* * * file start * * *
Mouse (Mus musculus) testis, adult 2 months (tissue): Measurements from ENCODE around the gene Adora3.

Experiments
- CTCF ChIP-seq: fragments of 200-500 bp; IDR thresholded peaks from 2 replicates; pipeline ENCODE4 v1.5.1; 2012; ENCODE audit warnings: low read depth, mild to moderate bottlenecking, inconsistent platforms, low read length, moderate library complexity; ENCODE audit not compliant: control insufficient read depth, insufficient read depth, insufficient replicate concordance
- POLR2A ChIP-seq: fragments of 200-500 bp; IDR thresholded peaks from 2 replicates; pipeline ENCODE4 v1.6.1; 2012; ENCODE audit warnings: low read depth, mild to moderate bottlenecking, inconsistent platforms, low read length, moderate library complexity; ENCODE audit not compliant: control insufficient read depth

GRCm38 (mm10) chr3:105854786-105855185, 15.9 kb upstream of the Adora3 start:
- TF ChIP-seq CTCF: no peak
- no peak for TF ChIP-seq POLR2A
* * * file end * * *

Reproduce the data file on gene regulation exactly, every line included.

Mouse (Mus musculus) testis, adult 2 months (tissue): Measurements from ENCODE around the gene Adora3.

Experiments
- CTCF ChIP-seq: fragments of 200-500 bp; IDR thresholded peaks from 2 replicates; pipeline ENCODE4 v1.5.1; 2012; ENCODE audit warnings: low read depth, mild to moderate bottlenecking, inconsistent platforms, low read length, moderate library complexity; ENCODE audit not compliant: control insufficient read depth, insufficient read depth, insufficient replicate concordance
- POLR2A ChIP-seq: fragments of 200-500 bp; IDR thresholded peaks from 2 replicates; pipeline ENCODE4 v1.6.1; 2012; ENCODE audit warnings: low read depth, mild to moderate bottlenecking, inconsistent platforms, low read length, moderate library complexity; ENCODE audit not compliant: control insufficient read depth

GRCm38 (mm10) chr3:105854786-105855185, 15.9 kb upstream of the Adora3 start:
- TF ChIP-seq CTCF: no peak
- no peak for TF ChIP-seq POLR2A